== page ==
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This article in JEQ

  1. Vol. 34 No. 1, p. 325-335
     
    Received: Nov 12, 2003
    Published: Jan, 2005


    * Corresponding author(s): mselim@agctr.lsu.edu
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doi:10.2134/jeq2005.0325

Atrazine Sorption–Desorption Hysteresis by Sugarcane Mulch Residue

  1. H. M. Selim * and
  2. H. Zhu
  1. Sturgis Hall, Department of Agronomy and Environmental Management, Louisiana State University Agricultural Center, Baton Rouge, LA 70803

Abstract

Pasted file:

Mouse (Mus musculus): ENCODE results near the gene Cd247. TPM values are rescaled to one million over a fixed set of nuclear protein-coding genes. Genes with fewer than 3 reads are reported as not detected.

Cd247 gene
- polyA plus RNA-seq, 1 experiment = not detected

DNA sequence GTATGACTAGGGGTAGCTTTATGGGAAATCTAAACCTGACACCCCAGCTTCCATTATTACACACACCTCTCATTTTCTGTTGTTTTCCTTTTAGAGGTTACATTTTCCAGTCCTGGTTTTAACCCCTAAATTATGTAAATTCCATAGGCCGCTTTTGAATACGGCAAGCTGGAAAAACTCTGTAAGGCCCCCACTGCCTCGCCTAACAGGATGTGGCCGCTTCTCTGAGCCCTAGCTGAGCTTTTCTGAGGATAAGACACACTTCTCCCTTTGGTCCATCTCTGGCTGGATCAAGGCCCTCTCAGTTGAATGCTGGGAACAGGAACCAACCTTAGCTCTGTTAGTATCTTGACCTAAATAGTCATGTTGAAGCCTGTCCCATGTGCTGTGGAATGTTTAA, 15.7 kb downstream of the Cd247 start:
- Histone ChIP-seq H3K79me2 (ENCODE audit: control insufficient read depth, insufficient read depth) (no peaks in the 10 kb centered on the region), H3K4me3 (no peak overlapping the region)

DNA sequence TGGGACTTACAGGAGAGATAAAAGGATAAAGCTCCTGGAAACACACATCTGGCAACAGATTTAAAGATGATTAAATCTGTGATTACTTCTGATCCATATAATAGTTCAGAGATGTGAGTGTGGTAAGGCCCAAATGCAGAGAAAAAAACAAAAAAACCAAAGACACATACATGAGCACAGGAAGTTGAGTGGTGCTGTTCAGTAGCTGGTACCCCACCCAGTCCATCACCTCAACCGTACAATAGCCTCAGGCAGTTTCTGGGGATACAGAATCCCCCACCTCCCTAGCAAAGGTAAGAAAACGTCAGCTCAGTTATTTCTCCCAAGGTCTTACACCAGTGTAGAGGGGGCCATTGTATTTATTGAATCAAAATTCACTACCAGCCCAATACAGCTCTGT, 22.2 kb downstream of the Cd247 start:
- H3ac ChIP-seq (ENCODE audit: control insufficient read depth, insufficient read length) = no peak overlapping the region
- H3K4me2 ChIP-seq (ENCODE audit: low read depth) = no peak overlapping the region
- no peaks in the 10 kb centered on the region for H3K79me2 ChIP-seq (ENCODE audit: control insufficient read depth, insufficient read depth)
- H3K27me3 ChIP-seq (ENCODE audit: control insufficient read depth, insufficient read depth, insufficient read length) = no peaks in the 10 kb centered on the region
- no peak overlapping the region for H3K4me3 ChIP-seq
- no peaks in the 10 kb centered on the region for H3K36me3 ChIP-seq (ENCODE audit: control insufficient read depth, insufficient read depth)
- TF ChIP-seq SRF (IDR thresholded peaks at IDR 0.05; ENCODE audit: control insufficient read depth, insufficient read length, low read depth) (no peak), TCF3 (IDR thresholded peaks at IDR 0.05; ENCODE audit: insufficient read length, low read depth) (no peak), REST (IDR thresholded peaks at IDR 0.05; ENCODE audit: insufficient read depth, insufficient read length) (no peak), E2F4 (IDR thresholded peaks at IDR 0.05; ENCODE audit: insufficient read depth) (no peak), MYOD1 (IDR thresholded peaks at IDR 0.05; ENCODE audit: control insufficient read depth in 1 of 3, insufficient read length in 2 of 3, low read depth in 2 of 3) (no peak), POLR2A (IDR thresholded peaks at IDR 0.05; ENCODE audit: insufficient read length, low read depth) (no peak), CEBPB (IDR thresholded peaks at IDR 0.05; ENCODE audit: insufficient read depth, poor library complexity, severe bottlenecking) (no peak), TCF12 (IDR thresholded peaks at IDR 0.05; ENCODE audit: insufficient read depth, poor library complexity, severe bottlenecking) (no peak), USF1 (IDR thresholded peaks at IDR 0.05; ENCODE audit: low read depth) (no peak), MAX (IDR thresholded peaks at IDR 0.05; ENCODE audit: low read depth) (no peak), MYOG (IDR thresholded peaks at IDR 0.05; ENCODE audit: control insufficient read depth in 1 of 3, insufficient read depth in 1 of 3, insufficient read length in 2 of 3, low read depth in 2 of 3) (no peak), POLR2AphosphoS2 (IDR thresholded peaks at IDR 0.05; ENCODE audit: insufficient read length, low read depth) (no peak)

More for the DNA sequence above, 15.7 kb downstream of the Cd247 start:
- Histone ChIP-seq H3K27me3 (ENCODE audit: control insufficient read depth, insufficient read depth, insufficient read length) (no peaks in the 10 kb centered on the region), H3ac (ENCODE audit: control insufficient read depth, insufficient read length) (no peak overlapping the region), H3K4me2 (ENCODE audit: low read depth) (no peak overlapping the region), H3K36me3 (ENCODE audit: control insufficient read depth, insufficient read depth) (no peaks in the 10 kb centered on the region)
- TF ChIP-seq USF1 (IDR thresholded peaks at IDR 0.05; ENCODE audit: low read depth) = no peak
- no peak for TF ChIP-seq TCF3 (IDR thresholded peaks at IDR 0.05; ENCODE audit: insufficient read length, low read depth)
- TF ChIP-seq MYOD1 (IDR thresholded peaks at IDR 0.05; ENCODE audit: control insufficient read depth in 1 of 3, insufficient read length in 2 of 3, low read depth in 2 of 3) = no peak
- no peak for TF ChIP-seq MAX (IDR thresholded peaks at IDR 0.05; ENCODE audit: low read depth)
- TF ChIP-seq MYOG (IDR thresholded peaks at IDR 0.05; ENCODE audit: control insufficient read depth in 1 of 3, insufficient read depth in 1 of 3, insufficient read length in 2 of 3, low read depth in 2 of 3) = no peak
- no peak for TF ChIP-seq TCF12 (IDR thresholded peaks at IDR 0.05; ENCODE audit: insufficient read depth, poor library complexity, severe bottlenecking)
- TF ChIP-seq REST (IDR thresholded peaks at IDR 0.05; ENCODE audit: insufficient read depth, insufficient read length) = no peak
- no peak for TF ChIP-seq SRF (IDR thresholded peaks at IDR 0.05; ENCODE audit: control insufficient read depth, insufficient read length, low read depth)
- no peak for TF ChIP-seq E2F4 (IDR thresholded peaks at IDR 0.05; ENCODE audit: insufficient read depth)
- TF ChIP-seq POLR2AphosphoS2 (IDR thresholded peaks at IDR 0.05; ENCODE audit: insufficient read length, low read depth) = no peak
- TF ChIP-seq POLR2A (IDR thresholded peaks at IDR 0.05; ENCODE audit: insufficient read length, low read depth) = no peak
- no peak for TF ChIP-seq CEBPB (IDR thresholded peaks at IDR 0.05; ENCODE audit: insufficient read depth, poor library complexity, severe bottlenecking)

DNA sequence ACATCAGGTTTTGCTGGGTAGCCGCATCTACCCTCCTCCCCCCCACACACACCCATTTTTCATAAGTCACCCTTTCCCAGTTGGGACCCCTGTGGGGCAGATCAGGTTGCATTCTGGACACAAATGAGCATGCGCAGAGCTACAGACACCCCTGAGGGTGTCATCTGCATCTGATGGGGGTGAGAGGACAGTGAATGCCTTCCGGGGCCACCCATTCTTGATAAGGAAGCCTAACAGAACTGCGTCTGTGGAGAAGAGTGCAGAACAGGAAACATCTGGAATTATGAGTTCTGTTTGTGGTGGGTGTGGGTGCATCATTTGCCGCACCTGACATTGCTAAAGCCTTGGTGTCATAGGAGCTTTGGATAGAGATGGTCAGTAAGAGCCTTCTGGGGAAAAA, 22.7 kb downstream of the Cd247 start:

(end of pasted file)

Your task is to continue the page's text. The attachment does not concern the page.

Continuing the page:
Sorption and desorption kinetics are essential components for modeling the movement and retention of applied agricultural chemicals in soils and the fraction of chemicals susceptible to runoff. In this study, we investigated the retention characteristics of sugarcane (Saccharum spp. hybrid) mulch residue for atrazine (2-chloro-4-ethylamino-6-isopropylamino-1,3,5-triazine) based on studies of sorption–desorption kinetics. A sorption kinetic batch method was used to quantify retention of the mulch residue for a wide range of atrazine concentrations and reaction times. Desorption was performed following 504 h of sorption using successive dilutions, followed by methanol extraction. Atrazine retention by the mulch residue was well described using a linear model where the partitioning coefficient (K d) increased with reaction time from 10.40 to 23.4 cm3 g−1 after 2 and 504 h, respectively. Values for mulch residue K d were an order of magnitude higher than those found for Commerce silt loam (fine-silty, mixed, superactive, nonacid, thermic Fluvaquentic Endoaquepts) where the sugarcane crop was grown. A kinetic multireaction model was successful in describing sorption behavior with reaction time. The model was equally successful in describing observed hysteretic atrazine behavior during desorption for all input concentrations. The model was concentration independent where one set of model parameters, which was derived from all batch results, was valid for the entire atrazine concentration range. Average atrazine recovery following six successive desorption steps were 63.67 ± 4.38% of the amount adsorbed. Moreover, a hysteresis coefficient based on the difference in the area between sorption and desorption isotherms was capable of quantifying hysteresis of desorption isotherms.

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